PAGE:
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AIBU to have reprimanded a colleague?

(60 Posts)
DentyNurse Tue 26-Mar-13 11:17:54

I have worked as a receptionist at a dental practice for a few years, and I also do some nursing, when our dental nurse is off, even though I'm not qualified.

Unfortunately, our nurse doesn't keep on top of processing the instruments, she lets them really build up, and then hides them away. She doesn't bother taking out the clinical waste bags, just lets them pile up.

I'm only given short notice to nurse and I hate it, because I'll start the shift and there will be hardly any instruments prepped.

I have raised this issue twice in staff meetings, and each time the dentist has asked the nurse to ensure she stays on top of her job. But nothing has changed.

Yesterday, I had to nurse last minute. I went to set up the surgery, and there were virtually no instruments ready. Everything had been just left from Friday night. The autoclave was full of instruments that needed bagging, the sonic bath was of instruments waiting to go in the autoclave. I didn't know where to start sad

The nurse came back, while I was still sorting the instruments. I was really annoyed, so I indicated the state of the instruments and said 'This is absolutely unacceptable.' She replied it was because we'd over-run on Friday. I said that eventhough we'd over run, she obviously had just let everything pile up, anyway. I pointed out, that although I'm not a nurse, I keep on top of the instruments all the time (and I do). She told me that I couldn't speak to her like that (I hadn't raised my voice, or anything, just been quiet but very direct and firm), and stormed out of the room.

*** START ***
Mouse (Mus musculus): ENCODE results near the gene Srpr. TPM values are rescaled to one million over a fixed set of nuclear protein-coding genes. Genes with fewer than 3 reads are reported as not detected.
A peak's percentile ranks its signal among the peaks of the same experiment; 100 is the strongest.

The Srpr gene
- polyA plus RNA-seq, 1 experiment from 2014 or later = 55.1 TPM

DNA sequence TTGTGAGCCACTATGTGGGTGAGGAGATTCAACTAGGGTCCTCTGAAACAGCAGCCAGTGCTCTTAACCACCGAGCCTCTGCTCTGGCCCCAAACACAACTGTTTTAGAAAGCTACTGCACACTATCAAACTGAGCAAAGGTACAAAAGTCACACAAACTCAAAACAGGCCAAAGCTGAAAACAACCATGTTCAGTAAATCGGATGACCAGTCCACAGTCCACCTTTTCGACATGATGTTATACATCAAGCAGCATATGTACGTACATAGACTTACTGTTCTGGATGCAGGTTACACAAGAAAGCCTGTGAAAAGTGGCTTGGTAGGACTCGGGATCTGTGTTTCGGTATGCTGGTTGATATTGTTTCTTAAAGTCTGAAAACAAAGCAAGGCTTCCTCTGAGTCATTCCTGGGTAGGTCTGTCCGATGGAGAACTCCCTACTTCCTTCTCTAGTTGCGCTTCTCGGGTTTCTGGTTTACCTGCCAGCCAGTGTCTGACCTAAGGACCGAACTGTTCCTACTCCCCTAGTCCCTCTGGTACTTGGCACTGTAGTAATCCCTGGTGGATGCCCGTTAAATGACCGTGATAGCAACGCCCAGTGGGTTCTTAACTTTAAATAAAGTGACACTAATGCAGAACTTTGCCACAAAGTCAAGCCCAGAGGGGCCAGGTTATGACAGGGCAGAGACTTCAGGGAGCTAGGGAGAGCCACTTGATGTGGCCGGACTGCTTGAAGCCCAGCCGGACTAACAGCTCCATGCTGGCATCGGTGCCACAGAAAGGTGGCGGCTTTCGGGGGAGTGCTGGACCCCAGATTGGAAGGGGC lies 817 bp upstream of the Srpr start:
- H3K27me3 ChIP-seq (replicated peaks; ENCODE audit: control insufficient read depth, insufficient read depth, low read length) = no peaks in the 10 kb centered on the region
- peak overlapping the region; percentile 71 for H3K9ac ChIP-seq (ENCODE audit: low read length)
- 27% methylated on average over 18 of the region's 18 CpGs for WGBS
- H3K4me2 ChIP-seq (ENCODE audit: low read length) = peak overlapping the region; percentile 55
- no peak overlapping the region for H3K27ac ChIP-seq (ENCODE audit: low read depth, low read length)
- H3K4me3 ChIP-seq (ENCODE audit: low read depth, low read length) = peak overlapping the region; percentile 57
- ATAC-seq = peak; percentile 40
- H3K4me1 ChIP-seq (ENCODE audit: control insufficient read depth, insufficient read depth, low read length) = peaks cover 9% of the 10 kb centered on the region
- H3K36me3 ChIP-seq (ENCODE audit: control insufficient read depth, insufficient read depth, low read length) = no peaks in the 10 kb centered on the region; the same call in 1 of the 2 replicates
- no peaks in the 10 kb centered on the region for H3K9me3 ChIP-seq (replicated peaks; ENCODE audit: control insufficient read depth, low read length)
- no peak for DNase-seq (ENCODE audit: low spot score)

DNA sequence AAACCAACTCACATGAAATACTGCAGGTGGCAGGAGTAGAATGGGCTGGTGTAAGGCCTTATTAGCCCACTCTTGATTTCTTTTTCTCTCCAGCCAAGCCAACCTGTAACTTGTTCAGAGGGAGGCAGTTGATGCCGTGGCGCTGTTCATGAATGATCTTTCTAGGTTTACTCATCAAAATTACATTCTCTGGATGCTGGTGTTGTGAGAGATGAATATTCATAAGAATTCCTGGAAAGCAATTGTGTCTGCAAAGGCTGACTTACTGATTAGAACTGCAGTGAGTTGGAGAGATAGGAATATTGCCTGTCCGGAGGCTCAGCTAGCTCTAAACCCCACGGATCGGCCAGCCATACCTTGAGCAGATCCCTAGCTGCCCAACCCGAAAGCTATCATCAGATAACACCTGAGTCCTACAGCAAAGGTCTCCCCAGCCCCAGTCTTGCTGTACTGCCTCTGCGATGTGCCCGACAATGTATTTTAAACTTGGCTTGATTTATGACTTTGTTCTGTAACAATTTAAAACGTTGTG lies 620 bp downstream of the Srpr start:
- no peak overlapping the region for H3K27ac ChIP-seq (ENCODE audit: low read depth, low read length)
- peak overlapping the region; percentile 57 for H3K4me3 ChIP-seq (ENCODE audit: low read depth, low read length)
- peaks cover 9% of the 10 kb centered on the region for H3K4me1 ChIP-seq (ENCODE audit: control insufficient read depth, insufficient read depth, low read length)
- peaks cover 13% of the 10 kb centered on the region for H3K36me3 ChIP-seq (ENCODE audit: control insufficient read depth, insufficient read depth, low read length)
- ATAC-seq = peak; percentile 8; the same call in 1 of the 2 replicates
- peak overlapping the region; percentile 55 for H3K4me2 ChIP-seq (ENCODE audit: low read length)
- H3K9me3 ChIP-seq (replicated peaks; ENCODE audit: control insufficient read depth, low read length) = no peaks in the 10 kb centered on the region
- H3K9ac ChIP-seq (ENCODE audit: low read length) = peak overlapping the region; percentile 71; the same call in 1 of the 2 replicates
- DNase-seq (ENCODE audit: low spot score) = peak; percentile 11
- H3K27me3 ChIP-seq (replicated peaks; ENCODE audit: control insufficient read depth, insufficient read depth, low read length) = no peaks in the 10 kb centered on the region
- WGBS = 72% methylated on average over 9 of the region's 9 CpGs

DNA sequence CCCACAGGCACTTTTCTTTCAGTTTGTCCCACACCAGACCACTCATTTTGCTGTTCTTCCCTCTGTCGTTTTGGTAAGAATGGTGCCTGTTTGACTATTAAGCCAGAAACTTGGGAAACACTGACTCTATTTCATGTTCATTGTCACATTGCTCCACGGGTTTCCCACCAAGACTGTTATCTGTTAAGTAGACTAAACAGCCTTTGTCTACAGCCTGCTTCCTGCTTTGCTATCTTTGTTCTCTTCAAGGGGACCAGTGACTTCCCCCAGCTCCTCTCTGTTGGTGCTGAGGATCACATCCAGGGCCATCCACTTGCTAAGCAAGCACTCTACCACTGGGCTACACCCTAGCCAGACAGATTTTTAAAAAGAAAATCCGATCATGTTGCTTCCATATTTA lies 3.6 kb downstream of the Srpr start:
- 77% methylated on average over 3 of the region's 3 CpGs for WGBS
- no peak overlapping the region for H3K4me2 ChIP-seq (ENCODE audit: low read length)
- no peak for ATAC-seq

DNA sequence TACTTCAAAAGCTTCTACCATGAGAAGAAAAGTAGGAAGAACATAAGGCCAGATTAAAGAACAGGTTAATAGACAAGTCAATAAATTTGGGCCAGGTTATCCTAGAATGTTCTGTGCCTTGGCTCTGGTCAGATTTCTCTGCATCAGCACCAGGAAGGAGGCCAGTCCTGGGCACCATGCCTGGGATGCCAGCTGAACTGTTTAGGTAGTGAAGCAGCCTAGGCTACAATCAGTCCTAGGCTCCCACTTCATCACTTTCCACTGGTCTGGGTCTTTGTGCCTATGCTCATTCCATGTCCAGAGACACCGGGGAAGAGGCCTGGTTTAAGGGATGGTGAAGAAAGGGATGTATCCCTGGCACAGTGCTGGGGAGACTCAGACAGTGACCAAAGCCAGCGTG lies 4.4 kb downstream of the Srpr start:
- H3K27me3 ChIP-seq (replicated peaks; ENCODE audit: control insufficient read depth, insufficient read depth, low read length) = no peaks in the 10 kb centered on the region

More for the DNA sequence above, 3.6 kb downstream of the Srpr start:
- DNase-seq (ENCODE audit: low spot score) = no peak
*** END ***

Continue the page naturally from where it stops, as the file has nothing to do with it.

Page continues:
She went into the surgery, and started shouting at the dentist, saying 'She wouldn't be f* spoken to like that' as she was slamming cupboard doors etc. Eventhough the surgery door was closed the rest of the staff, and waiting patients could clearly hear her sad

She didn't speak to me for the rest of the afternoon, eventhough I was perfectly civil to her. And, last night she texted another colleague to say she wouldn't ever work with me again.

I don't know what to do. I emailed the dentist last night, explaining what happened, he hasn't replied yet. The nurse is only a teenager, whereas I'm pushing 50 and just don't know how to deal with someone who acts to unprofessionally, I've never had it before.

Should I just have kept quiet, and said nothing sad

AlanMoore Tue 26-Mar-13 11:23:21